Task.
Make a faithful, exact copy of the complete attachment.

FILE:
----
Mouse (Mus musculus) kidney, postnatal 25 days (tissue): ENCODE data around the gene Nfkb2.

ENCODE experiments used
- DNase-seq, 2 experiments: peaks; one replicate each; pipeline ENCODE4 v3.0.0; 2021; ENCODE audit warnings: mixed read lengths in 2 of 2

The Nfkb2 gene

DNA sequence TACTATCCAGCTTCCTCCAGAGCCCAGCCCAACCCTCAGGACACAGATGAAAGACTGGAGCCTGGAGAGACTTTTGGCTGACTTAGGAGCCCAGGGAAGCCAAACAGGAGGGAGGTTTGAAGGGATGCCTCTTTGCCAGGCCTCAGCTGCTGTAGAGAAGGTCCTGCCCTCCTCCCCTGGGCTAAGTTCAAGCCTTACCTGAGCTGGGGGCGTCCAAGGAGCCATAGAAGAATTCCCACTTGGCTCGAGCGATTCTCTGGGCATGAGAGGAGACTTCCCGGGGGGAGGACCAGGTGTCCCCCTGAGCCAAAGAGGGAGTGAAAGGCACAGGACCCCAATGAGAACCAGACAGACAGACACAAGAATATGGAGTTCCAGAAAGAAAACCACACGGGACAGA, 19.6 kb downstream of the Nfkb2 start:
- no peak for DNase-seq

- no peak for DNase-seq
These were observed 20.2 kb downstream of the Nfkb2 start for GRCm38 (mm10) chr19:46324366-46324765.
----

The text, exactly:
Mouse (Mus musculus) kidney, postnatal 25 days (tissue): ENCODE data around the gene Nfkb2.

ENCODE experiments used
- DNase-seq, 2 experiments: peaks; one replicate each; pipeline ENCODE4 v3.0.0; 2021; ENCODE audit warnings: mixed read lengths in 2 of 2

The Nfkb2 gene

DNA sequence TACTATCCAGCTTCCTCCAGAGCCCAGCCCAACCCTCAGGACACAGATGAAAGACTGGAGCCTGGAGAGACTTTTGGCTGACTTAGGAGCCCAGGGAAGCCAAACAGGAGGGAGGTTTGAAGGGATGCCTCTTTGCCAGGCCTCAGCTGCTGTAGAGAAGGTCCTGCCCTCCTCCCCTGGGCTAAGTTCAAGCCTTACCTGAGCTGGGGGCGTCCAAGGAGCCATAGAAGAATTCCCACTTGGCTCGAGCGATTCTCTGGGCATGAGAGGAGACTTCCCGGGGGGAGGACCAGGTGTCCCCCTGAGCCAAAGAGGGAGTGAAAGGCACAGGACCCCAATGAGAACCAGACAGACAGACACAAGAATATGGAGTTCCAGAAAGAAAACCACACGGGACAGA, 19.6 kb downstream of the Nfkb2 start:
- no peak for DNase-seq

- no peak for DNase-seq
These were observed 20.2 kb downstream of the Nfkb2 start for GRCm38 (mm10) chr19:46324366-46324765.